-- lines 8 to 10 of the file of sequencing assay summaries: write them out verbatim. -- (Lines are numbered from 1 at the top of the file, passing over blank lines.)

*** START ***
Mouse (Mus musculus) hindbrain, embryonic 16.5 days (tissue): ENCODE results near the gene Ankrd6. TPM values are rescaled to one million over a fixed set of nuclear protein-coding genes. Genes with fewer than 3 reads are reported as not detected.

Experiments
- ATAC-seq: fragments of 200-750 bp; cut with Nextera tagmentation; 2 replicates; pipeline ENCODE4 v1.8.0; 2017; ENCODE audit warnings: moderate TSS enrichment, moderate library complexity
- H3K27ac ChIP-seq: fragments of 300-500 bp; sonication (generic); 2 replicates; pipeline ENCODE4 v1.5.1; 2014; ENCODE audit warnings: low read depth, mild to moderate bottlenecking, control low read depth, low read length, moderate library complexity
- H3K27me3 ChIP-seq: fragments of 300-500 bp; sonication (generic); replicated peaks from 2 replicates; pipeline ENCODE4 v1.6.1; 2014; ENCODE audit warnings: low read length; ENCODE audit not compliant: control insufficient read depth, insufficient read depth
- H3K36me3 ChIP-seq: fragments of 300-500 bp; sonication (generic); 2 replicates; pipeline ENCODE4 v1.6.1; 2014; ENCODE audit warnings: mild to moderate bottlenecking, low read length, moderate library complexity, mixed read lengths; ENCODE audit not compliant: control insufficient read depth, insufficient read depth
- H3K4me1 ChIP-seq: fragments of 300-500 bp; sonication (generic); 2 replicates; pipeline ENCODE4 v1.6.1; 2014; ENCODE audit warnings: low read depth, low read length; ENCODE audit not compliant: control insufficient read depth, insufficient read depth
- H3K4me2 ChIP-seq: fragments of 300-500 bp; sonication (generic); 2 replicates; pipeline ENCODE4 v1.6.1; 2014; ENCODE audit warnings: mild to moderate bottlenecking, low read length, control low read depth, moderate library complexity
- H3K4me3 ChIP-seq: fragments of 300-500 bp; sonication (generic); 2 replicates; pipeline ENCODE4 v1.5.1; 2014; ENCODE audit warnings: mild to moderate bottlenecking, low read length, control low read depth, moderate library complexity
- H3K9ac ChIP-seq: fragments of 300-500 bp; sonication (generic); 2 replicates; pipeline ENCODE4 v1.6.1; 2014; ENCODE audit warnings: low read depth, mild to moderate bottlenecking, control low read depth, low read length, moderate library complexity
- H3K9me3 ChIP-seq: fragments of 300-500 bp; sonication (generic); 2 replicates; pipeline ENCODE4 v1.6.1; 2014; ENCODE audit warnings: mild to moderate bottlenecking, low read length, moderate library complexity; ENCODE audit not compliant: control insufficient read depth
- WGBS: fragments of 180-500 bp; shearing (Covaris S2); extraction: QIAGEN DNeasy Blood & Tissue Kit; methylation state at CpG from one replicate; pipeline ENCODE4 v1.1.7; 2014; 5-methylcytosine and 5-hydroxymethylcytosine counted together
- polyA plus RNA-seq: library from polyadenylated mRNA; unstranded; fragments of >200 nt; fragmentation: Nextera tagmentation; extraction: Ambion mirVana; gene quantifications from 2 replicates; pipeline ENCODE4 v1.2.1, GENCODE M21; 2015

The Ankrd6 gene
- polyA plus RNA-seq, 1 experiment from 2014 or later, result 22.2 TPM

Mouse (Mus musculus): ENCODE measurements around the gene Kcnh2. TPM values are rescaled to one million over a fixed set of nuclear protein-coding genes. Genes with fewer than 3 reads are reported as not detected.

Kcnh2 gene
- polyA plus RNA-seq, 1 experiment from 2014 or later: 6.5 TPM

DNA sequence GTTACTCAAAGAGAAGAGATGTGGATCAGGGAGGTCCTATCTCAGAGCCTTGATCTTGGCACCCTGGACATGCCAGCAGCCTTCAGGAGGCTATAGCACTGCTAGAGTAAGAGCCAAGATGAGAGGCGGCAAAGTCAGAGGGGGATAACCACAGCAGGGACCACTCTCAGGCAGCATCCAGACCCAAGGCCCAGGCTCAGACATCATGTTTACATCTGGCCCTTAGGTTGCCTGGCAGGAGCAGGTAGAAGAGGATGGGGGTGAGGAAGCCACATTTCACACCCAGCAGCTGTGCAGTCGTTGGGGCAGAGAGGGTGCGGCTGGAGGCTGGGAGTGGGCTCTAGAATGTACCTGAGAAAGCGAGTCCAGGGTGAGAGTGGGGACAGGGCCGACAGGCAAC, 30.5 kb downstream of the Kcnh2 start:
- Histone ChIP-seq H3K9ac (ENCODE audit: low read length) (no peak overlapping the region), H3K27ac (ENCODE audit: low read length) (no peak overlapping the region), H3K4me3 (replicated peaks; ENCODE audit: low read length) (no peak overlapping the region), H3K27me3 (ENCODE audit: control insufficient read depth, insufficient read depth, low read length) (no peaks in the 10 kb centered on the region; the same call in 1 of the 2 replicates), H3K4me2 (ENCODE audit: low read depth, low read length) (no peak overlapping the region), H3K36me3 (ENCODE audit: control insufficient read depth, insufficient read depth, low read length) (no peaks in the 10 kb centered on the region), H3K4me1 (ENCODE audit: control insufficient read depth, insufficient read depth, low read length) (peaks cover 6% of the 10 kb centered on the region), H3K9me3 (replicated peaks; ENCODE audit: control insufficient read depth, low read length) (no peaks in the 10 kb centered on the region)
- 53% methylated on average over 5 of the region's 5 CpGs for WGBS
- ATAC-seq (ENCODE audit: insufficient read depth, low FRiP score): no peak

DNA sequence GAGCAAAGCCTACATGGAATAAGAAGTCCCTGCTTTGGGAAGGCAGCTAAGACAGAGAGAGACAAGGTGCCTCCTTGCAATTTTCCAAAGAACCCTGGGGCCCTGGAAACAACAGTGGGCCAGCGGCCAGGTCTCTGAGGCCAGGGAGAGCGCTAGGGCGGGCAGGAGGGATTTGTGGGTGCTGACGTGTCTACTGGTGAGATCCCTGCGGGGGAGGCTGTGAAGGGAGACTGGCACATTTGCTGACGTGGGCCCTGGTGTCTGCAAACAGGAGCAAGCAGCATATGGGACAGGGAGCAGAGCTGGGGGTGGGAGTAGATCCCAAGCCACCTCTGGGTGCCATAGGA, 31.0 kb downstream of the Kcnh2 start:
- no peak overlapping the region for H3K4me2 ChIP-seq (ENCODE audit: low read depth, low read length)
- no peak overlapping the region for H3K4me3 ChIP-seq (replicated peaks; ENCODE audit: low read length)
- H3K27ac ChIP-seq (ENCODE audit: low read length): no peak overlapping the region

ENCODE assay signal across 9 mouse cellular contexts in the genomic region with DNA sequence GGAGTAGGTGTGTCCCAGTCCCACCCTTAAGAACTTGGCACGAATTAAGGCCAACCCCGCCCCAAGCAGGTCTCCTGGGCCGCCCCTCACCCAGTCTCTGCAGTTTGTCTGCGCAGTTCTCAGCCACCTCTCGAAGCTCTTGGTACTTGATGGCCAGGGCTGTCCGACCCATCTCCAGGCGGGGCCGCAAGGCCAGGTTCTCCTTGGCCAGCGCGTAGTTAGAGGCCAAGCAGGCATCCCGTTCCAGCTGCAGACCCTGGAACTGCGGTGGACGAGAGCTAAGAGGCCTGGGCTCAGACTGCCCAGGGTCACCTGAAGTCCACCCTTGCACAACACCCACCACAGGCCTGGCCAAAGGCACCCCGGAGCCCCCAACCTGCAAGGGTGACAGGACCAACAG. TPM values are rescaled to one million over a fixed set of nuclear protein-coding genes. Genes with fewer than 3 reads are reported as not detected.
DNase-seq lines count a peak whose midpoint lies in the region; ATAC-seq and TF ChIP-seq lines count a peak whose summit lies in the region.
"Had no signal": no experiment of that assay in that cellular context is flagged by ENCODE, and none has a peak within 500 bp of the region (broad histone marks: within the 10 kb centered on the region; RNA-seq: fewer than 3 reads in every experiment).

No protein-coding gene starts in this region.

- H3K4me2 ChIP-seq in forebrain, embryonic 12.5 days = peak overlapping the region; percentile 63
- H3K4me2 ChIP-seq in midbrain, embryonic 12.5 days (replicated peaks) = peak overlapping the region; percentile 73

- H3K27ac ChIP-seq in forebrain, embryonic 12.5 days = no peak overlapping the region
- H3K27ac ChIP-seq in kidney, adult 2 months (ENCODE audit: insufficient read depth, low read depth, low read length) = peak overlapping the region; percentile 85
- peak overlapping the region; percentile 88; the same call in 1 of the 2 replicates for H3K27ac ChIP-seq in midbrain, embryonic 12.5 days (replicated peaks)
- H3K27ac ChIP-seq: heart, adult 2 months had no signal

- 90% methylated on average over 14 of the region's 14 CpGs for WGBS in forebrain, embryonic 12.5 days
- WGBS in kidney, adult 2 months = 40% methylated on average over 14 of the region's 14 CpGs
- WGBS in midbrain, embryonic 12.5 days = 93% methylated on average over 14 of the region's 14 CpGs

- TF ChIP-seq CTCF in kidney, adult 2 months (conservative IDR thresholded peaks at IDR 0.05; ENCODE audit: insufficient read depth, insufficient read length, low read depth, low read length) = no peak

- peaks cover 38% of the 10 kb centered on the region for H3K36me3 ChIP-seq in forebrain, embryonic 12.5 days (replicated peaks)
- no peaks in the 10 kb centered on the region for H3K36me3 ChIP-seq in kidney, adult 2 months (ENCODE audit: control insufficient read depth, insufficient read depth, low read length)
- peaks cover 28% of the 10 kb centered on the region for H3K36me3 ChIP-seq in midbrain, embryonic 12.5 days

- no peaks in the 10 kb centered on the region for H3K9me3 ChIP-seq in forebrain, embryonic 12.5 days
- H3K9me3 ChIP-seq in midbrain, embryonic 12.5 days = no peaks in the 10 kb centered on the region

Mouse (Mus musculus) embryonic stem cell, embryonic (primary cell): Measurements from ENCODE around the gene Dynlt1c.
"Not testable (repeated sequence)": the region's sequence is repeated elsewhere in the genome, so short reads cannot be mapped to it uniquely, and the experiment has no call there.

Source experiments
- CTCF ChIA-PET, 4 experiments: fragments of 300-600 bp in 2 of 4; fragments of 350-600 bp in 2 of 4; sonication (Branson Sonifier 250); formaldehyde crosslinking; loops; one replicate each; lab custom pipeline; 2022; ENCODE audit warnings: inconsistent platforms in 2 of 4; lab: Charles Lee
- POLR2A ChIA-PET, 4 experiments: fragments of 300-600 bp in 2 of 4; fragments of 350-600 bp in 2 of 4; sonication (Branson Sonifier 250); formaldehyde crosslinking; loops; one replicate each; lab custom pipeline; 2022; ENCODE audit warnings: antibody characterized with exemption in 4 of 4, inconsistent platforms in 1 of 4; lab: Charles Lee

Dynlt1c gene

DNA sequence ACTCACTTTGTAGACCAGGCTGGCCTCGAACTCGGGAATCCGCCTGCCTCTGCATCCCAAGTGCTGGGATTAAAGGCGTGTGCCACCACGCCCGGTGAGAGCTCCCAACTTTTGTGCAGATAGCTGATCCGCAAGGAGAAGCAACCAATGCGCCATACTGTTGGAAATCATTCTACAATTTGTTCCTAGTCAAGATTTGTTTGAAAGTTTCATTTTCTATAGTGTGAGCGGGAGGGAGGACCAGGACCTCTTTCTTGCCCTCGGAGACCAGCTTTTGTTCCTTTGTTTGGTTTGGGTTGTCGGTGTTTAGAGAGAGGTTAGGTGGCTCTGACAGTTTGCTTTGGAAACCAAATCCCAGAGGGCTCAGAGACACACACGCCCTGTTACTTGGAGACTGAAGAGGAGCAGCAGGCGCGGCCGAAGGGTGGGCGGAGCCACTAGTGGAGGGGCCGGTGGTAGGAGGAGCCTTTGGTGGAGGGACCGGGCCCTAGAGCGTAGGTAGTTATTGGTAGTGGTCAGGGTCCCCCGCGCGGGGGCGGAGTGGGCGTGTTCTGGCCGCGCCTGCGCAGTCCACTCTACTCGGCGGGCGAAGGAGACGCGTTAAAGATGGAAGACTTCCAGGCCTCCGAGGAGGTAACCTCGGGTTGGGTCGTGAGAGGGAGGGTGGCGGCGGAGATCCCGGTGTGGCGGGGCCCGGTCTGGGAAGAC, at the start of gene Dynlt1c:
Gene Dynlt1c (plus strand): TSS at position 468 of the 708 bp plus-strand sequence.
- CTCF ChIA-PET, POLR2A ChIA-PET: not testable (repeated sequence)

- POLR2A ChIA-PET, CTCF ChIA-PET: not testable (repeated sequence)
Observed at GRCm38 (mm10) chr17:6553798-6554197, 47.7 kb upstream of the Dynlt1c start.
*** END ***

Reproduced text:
- H3K4me2 ChIP-seq: fragments of 300-500 bp; sonication (generic); 2 replicates; pipeline ENCODE4 v1.6.1; 2014; ENCODE audit warnings: mild to moderate bottlenecking, low read length, control low read depth, moderate library complexity
- H3K4me3 ChIP-seq: fragments of 300-500 bp; sonication (generic); 2 replicates; pipeline ENCODE4 v1.5.1; 2014; ENCODE audit warnings: mild to moderate bottlenecking, low read length, control low read depth, moderate library complexity
- H3K9ac ChIP-seq: fragments of 300-500 bp; sonication (generic); 2 replicates; pipeline ENCODE4 v1.6.1; 2014; ENCODE audit warnings: low read depth, mild to moderate bottlenecking, control low read depth, low read length, moderate library complexity